default = debian # This can be overriden by the boot-file OF environment variable. As in setenv boot-file linux
device = ata0/ata-disk@0 # This is my harddisk, as found on the device tree with ls and its shortened alias found with devalias. YMMV.
partition = 10 # This is the ext2 partition where quik is. /dev/hda10 under linux. YMMV.
init-message = "\n\ninsert your funky greeting message here...\n\n"
root = /dev/hda8 # This is my / reiserfs partition YMMV.
# This is my own custom-compiled kernel, it doesn't need a ramdisk. YMMV. Obviously not available when you first install debian
image = ata0/ata-disk@0:10/boot/vmlinux-2.6.13
	label = linux
# This allows you to load debian's kernel
image = /boot/vmlinux # This assumes the device and partition configured above
	#ramdisk = /boot/initrd.img # This line was not needed
	initrd = /boot/initrd.img # This line is requierd.
	append = "ramdisk_size=2048" # This line is required. 2048 was enough for me. You should adjust to fit the size of the *uncompressed* ramdisk.
	label = debian

(*) You can now install quik as follows:

	quik -r /quik -v

(*) Run sync to ensure everything is written to disk

	sync

(*) Now, reboot properly, with Ctrl-Alt-Del, or with reboot or with telinit 6. If you do it from the command prompt, don't forget to exit your chroot and umount those partitions.

(*) You can now reboot into debian (hopefully). At the open boot prompt, you may find the following kind of commands useful, though YMMV:

\ This will tell it openfirmware to boot on the hard-disk
\ instead of the Apple ROM:
	setenv boot-device ata0/ata-disk@0
\ Useful to override the quik default.

\ You may also specify the full path to a kernel,
\ followed by command line arguments, if only you don't need a initrd.
\ This refers to a specification from your quik.conf or an actual
\ kernel file (without initrd) as in ata0/ata-disk@0:10/boot/vmlinux-2.6.13
\ Be sure to boot debian the first time.
	setenv boot-file linux

\ Useful if quik refuses to work because the disk is not ready
	setenv boot-command begin ['] boot catch 1000 ms cr again boot

(*) When you're into debian, do your usual base system configuration.

(*) When you're done with this minimal configuration, you may choose to use testing instead of stable. If so, change your /etc/apt/sources.list to use testing instead of stable, then run

	apt-get update
	apt-get -fumy dist-upgrade
or you may keep stable if you want. You may also add contrib and non-free packages.

(*) You may install the packages you like. Here follows a command that will install all those I needed. YMMV obviously.
apt-get -fumy install less screen zsh xemacs21 units w3m centericq ssh rsync lftp cvs subversion ntpdate mtr-tiny ntp-simple dict clisp xchat xmms ratpoison openmcl xserver-xfree86 mpg321 mol ssh quik apt-file lynx cvsutils stow xterm gpm mozilla gaim xfonts-base ratmenu unzip ca-certificates recode busybox w3m-img sox aumix sudo xfce4 xbase-clients curl qiv xpdf fbi imagemagick imlib-progs menu xmms-lirc lirc-x lirc wireless-tools bzip2 hostap-source xfonts-75dpi xfonts-100dpi xfonts-base xfonts-bitmap-mule xfonts-intl-asian xfonts-intl-chinese xfonts-intl-chinese-big xfonts-intl-european xfonts-intl-japanese xfonts-intl-japanese-big xfonts-intl-phonetic xfonts-jmk xfonts-konsole xfonts-terminus xfonts-terminus-dos xserver-common xfonts-scalable smbclient smbfs smbc qemu fbset esound esound-clients mikmod xcolors xcolorsel madman moc mp3blaster ncurses-dev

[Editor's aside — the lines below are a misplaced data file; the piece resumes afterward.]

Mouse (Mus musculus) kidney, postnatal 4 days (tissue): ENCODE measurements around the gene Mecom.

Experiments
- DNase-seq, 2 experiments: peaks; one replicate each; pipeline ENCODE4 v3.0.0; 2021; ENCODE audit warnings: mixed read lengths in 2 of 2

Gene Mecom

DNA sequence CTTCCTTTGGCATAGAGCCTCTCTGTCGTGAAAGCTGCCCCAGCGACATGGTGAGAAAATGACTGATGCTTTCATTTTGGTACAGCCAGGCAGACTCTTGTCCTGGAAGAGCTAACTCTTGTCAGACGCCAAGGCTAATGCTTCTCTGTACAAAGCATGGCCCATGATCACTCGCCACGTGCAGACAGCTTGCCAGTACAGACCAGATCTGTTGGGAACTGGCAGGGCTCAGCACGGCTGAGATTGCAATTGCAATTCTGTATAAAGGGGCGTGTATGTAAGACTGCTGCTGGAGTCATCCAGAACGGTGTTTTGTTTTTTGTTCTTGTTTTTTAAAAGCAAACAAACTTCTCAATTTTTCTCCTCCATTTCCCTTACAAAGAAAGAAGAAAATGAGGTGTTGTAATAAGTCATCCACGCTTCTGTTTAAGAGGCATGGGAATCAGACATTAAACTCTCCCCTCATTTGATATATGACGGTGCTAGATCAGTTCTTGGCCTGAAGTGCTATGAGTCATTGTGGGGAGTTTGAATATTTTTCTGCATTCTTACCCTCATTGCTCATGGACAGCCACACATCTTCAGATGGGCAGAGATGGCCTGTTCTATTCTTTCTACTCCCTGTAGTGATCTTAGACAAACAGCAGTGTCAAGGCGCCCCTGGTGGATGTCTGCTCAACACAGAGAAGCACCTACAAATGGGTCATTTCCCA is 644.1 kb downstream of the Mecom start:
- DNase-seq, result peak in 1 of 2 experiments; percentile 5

(*) Packages I considered to install but didn't include kde alsamixer alsaplayer. Others that weren't available include msttcorefonts xserver-xorg. One issue I had to deal with was that debian was missing a depencency from apt-file to curl.

(*) When you're satisfied, you can setenv auto-boot? true at the OF prompt and then boot.

(*) The debian kernel was a pain to configure to boot, due to its initrd, which requires extra bootloader configuration: this took me a lot of attempts to get right, since it's under documented. More importantly, the debian kernel's initrd occupies precious kernel memory at runtime: debian tries to free the initrd memory after it's booted, but fails, because some kernel [mediabay] daemon uses it as its current working directory. This is BAD.

(*) Hence, to avoid those hassles, I compiled my own kernel. It works fine to me. I have a .config for kernel 2.6.13 on a PB3400, available among the files I publish (see below). Obviously YMMV so use make menuconfig to tweak to your heart's delight. Be patient as compilation of a modern kernel takes hours on this old machine.

	cd /usr/src
	lftp ftp://ftp.bz2.us.kernel.org/pub/linux/kernel/v2.6/linux-2.6.13.tar.bz2
	tar jxf linux-2.6.13.tar.bz2
	cd /usr/src/linux-2.6.13
	# cp /root/config-2.6.13 .config
	make menuconfig
	make vmlinux modules modules_install
	cp vmlinux /quik/boot/vmlinux-2.6.13
	cp System.map /quik/boot/System.map-2.6.13
	cp .config /quik/boot/vmlinux-2.6.13

(*) Because the machine takes so long to boot up, I added a file 00localboot in /etc/init.d, linked from /etc/rcS.d/S03localboot, that allows me to login on tty12 before the boot is complete.

	ln -s ../init.d/00localboot /etc/rcS.d/S03localboot
	cat > /etc/init.d/00localboot <<END
#! /bin/sh
sulogin tty12 &
END
	chmod a+x /etc/init.d/00localboot

(*) I had a lot of trouble getting X to work on this computer. See below the FAILURES section. I also have a XF86Config-4 available.

All the files I used are available on my site as a .tar.bz2 archive.

FAILURES

(*) Originally lacking a bootable MacOS CD, I tried to install from floppies downloaded on the net, as listed by gamba. It never worked, and never could. I managed to boot 8.5DT from a rescue disk, then install it on the disk, where I could boot it for a while: it issued a warning saying it was meant to boot on floppy everytime before booting and you had to click through it. Later on, it would refuse to boot unless you held the shift key while booting to disable extensions, even though it wasn't using any extension. From that 8.5DT, I could install a (unbootable) 7.5 system on one partition, then update it with the PB3400 7.6.1 update floppies. But the resulting system would fail miserably at boot-time, claiming it ran out of memory -- even though 80 MB is much more than required under 7.6.1. I never managed to configure it properly. Note that the Linux HFS Utilities (debian package hfsutils) were instrumental in managing to create floppies with stuff on it without a working MacOS computer.

Question: is it possible to copy system 8.5 from the floppy, then to install an upgrade? You might want to try if you don't otherwise have access to a bootable Mac CD.